Sunday, April 17, 2011

A Word on Taxing, Spending, and Pretending

Well, it’s tax weekend – I say “tax weekend” instead of “tax day” because federal returns are not due until April 18th this year. I hope you are already done coping with this annual painful ritual.

For me, this is the ideal moment of the year to contemplate the degree of wisdom with which your monies are being spent at all three levels of government.

In a perfect society, citizens can and should be having those contemplations all year round. But I’m not sure that’s realistic. Taxpayers spend their time working, raising their families, and attending to other real world business. They trust their elected officials to make those decisions for them.

For most Americans, the ideal time to stop spending money is when you don’t have it anymore. Still, watching the budget crisis unfolding in Washington, I am not confident that elected officials are ever going to live by the same rules.

One thing that always irks me is the fact that I always wind up paying the feds more money than what I sent to state/local governments combined. To me, the government in Washington is a remote, distant, byzantine force – a black hole which gobbles up money and yields no commensurate result.  

The federal government is an amalgam of programs and agencies enacted over the past eight decades by presidents and congresses of both parties. Many of these programs might have seemed like wisdom when they were enacted. Now they are part of a growing bureaucratic beast whose exact necessity and function I fail to understand.

During tough budgetary times, federal representatives should use this opportunity to turn the flashlight onto spending, eliminating agencies and programs that can be sacrificed while finally taking a meaningful stab at entitlement reform.

But budget politics in Washington is more about chess meets chicken gamesmanship than solutions.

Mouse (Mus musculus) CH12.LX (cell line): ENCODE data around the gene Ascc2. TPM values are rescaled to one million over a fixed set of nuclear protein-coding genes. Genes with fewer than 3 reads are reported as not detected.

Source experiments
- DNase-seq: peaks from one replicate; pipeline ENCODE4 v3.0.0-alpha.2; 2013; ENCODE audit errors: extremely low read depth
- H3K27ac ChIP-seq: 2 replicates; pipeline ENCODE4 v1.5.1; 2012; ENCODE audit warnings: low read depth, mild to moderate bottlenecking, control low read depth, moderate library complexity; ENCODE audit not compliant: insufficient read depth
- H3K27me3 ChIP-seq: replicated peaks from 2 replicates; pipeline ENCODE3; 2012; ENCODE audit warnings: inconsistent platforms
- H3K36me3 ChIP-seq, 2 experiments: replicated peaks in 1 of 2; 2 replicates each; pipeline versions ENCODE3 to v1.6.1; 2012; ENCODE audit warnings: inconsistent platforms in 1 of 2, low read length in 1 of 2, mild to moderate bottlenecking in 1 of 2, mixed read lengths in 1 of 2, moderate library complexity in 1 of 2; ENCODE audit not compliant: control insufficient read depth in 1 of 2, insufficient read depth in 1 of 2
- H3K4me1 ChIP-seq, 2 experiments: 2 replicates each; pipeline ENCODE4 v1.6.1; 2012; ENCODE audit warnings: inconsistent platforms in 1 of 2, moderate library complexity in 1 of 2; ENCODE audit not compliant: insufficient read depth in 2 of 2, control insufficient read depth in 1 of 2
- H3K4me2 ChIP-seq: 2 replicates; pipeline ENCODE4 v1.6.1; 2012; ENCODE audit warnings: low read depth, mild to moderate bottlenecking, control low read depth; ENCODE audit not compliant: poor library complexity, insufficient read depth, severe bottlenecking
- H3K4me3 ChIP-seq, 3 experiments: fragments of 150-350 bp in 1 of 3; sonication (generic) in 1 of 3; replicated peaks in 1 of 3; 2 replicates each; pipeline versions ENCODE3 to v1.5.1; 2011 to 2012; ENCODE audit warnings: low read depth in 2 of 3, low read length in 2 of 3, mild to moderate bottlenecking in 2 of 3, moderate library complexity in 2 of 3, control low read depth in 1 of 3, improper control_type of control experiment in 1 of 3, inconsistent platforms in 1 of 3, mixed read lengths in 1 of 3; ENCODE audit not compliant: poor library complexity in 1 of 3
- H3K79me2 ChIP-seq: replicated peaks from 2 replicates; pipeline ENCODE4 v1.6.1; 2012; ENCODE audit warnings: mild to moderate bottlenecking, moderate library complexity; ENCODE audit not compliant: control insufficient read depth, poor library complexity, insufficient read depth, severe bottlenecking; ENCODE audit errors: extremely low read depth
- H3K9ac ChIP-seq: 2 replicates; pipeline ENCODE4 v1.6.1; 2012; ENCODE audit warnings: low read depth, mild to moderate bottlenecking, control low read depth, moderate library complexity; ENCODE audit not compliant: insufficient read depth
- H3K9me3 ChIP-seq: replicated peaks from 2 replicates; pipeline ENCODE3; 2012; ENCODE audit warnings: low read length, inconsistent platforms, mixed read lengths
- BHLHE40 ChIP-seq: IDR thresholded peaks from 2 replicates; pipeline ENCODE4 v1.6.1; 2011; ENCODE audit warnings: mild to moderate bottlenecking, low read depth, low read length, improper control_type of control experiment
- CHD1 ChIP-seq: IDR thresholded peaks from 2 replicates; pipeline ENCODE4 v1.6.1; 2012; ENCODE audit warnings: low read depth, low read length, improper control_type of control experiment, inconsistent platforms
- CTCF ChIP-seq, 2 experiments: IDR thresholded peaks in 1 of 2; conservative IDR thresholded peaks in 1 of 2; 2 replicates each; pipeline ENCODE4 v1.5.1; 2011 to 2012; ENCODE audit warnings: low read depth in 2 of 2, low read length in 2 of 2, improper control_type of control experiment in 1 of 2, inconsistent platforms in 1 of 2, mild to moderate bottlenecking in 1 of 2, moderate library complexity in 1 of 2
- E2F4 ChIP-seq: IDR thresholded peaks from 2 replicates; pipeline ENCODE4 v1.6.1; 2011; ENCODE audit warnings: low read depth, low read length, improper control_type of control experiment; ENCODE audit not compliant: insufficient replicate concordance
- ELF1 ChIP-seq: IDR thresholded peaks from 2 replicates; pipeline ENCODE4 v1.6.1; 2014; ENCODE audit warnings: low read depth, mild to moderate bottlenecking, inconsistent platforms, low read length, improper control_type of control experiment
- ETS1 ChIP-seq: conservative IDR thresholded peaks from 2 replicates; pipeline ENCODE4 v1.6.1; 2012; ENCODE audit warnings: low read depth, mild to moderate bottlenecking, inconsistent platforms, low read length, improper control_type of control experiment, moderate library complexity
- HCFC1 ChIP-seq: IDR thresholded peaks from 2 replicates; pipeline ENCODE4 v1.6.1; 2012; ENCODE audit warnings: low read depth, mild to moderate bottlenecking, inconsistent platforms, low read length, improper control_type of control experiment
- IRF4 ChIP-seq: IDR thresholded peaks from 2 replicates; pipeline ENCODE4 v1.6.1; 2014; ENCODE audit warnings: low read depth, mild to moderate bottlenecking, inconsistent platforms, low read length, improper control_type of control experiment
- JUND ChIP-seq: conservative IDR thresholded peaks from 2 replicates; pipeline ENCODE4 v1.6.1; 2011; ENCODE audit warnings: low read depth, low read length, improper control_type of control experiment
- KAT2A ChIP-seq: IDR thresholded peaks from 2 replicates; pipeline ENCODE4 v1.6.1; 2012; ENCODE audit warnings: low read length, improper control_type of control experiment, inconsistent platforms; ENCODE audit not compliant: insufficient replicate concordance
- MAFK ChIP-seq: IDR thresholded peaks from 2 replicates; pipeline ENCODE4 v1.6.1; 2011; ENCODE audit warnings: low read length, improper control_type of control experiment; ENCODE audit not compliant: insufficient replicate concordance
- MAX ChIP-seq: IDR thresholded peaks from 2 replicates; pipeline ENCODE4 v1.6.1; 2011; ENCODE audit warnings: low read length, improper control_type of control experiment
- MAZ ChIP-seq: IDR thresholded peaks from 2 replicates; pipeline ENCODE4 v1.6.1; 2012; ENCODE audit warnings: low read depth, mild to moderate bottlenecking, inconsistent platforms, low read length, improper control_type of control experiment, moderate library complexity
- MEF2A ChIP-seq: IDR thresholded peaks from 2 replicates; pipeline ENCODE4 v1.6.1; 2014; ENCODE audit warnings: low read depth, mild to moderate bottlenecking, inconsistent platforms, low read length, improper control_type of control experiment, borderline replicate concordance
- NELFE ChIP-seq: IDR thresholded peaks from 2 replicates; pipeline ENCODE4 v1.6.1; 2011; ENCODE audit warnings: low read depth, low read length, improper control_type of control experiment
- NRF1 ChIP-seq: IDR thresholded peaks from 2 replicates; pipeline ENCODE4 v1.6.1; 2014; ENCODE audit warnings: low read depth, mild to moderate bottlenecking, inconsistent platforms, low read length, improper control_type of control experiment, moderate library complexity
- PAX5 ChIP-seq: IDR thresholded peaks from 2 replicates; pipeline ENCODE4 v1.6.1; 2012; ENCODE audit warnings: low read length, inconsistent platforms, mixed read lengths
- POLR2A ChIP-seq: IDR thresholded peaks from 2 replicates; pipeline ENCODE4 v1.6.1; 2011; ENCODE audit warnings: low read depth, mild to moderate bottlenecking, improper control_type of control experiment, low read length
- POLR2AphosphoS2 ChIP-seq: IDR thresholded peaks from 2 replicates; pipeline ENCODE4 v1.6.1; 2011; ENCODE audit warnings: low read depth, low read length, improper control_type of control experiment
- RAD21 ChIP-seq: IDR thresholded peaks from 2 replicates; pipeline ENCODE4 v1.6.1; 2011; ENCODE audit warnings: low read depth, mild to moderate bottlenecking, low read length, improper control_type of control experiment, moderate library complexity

Sure, I believe that some on the GOP side, especially those associated with the Tea Party movement, would like to see federal spending reevaluated and lasting fiscal responsibility restored.

But the President and the Speaker each wants to win the headline war. At the end of this latest budgetary showdown, I believe that the federal government will look pretty much the same as it does now.

Why? I worked on Capitol Hill in 1995, when another group of gung-ho GOP freshmen thought they were going to effect sweeping change. To some extent, they did through the "Contract With America." But when it came to transforming the way Washington does business at a fundamental level, they failed. I expect the new crop of reformist freshmen will have similar experiences.

For the members of Maryland’s ruling Democratic monopoly, the idea of government spending less when it has less to spend is a similarly novel concept.

Each budget cycle begins with the operating assumption that every program is an equal priority deserving new funding, and that none should ever be sacrificed.  That’s why each new session of the Maryland General Assembly during tough budgetary times begins with doomsday rhetoric about budget cuts affecting healthcare programs, education, and other critical areas, and each ends with higher taxes and enactment of a budget larger than the one passed the previous year.

I have read the works of other political columnists and bloggers who complained about the outcome of the 2011 legislative session. I suppose I agree with them, but I find it hard to get worked up over such a predictable outcome.